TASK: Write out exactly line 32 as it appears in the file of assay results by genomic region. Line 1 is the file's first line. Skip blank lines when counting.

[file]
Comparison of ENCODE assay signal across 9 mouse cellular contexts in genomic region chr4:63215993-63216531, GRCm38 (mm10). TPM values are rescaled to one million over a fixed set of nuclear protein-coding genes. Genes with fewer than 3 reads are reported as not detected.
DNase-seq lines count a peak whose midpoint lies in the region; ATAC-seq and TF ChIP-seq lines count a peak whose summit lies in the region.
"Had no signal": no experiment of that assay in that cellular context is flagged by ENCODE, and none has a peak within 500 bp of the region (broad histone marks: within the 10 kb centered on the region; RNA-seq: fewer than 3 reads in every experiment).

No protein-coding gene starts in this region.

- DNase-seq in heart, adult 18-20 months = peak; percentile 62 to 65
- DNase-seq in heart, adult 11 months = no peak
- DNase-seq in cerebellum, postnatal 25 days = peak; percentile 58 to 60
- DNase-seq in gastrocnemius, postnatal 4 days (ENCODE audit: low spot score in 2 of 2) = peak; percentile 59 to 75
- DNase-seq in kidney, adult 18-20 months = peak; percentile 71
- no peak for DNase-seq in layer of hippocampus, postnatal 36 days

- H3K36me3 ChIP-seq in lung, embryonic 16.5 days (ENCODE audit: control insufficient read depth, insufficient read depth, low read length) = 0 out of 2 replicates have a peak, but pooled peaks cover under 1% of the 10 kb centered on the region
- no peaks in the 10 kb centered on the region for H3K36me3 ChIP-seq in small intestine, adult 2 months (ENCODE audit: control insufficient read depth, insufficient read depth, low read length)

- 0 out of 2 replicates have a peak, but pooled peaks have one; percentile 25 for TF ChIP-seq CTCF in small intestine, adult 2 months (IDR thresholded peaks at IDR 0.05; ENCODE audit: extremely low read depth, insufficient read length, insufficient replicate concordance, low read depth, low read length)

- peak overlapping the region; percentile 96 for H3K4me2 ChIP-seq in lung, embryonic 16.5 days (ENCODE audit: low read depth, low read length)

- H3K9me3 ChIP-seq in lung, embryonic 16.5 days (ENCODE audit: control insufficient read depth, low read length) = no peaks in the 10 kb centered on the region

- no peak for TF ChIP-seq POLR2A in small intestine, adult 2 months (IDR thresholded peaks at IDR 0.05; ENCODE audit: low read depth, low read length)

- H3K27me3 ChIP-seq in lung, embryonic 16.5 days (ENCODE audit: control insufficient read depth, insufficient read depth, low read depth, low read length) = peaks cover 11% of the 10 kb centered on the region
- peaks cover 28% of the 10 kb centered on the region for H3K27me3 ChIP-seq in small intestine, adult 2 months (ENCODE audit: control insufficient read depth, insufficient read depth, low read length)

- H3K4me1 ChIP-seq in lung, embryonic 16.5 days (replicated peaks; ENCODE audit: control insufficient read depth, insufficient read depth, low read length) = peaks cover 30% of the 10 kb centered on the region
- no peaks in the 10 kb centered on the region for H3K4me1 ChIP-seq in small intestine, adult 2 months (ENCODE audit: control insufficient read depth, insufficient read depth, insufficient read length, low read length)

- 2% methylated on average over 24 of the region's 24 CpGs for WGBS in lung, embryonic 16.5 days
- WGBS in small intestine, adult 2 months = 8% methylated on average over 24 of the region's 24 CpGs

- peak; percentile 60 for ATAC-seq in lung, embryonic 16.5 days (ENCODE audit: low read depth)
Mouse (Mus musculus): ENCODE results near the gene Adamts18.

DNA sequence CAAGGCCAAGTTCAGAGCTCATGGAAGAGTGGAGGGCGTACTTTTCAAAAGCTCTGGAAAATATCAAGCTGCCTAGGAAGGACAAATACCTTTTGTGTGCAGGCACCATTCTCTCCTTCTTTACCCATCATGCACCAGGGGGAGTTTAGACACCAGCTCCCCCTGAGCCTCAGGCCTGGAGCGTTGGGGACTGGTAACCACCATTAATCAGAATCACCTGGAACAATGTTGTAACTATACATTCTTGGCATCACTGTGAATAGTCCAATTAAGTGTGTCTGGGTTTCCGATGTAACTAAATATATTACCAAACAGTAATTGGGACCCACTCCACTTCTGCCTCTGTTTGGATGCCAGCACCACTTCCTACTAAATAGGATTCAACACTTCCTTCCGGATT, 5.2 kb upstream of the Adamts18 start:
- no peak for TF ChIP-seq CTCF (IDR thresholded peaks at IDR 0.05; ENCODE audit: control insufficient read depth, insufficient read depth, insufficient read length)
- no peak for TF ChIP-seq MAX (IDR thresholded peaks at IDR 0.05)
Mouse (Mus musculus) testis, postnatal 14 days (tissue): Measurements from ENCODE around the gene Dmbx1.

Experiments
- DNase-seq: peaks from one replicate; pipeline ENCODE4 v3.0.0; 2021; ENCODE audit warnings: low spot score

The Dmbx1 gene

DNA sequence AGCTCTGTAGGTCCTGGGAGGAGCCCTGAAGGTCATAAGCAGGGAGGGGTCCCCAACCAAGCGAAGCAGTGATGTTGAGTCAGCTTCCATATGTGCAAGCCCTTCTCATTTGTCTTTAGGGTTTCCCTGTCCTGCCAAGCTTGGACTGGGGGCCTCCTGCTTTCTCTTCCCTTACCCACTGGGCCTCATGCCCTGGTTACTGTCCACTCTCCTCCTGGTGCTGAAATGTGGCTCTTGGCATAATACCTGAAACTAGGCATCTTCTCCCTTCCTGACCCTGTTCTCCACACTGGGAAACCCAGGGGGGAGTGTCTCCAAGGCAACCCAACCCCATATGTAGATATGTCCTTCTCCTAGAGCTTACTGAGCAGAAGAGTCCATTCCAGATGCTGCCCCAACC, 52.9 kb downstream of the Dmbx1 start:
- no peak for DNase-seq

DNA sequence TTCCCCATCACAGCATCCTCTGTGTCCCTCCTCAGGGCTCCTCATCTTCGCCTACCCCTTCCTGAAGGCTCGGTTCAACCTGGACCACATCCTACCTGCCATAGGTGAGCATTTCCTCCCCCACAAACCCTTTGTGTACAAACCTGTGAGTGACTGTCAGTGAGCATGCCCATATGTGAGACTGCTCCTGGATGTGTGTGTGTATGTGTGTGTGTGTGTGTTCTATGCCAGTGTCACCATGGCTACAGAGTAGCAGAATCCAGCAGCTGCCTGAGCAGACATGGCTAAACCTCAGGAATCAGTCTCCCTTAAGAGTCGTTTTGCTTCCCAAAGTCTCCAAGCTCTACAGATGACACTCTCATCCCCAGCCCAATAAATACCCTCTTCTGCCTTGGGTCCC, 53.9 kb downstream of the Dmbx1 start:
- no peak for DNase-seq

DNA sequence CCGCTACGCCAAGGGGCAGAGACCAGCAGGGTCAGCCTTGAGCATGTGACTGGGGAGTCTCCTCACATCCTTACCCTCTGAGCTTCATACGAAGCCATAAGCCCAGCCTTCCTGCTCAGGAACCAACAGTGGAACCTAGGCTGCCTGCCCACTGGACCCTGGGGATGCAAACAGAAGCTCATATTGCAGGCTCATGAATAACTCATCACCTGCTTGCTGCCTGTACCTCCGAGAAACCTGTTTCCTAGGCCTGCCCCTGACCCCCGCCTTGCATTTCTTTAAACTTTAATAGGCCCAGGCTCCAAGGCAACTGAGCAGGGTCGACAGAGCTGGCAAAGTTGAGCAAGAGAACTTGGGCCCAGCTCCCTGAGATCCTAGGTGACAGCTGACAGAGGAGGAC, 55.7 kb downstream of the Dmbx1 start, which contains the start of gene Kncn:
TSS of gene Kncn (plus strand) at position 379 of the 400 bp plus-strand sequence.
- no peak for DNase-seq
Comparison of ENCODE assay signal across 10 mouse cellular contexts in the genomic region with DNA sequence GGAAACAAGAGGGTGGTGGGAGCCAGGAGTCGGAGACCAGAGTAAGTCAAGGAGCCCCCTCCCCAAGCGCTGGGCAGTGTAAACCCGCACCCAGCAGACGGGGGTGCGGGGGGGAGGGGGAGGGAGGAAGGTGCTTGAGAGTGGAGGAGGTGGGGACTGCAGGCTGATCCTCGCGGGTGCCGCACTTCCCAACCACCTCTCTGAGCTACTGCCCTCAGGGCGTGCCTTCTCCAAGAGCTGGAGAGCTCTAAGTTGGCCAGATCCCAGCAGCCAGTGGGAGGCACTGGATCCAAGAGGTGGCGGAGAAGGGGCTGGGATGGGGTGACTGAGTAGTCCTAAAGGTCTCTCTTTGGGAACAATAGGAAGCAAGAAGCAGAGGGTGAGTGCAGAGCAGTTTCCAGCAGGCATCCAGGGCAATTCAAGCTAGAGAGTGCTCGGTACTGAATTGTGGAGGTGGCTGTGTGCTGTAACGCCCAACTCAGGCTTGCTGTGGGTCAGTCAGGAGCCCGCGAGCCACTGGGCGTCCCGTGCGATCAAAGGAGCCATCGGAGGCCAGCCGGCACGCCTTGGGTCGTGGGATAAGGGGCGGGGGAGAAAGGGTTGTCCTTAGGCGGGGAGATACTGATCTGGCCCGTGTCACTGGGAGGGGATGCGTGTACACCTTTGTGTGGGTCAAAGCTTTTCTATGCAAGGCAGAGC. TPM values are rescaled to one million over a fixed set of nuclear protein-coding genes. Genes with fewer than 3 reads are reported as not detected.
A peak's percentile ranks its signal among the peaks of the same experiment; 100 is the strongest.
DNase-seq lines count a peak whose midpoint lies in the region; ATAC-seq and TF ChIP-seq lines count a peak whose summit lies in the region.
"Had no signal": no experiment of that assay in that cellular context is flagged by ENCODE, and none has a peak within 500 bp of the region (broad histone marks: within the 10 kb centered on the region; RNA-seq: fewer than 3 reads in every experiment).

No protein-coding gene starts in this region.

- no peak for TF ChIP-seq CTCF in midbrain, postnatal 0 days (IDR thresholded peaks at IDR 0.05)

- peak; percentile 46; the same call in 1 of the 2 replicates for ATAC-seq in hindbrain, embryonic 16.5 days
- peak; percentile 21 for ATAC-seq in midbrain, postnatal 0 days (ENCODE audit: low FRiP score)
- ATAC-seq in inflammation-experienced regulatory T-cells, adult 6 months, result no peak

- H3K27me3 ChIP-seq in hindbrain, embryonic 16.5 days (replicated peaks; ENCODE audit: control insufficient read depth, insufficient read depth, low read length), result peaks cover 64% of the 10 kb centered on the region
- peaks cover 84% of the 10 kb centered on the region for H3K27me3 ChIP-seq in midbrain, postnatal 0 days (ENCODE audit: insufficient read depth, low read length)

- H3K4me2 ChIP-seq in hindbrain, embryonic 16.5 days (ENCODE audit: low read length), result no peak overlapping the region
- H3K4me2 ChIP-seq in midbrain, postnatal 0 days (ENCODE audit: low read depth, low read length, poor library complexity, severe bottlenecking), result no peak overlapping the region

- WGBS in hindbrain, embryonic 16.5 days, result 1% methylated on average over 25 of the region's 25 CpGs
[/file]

DNA sequence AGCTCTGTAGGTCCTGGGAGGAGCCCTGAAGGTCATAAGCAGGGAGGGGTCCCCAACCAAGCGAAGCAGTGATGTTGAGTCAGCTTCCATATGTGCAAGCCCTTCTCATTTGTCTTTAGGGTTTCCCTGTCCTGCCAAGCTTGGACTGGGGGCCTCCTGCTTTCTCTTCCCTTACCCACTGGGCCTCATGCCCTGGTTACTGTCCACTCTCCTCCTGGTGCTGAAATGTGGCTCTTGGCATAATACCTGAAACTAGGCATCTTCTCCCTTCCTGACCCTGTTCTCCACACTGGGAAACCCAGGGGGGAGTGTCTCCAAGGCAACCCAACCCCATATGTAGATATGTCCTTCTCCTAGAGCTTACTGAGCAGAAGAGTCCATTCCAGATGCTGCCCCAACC, 52.9 kb downstream of the Dmbx1 start: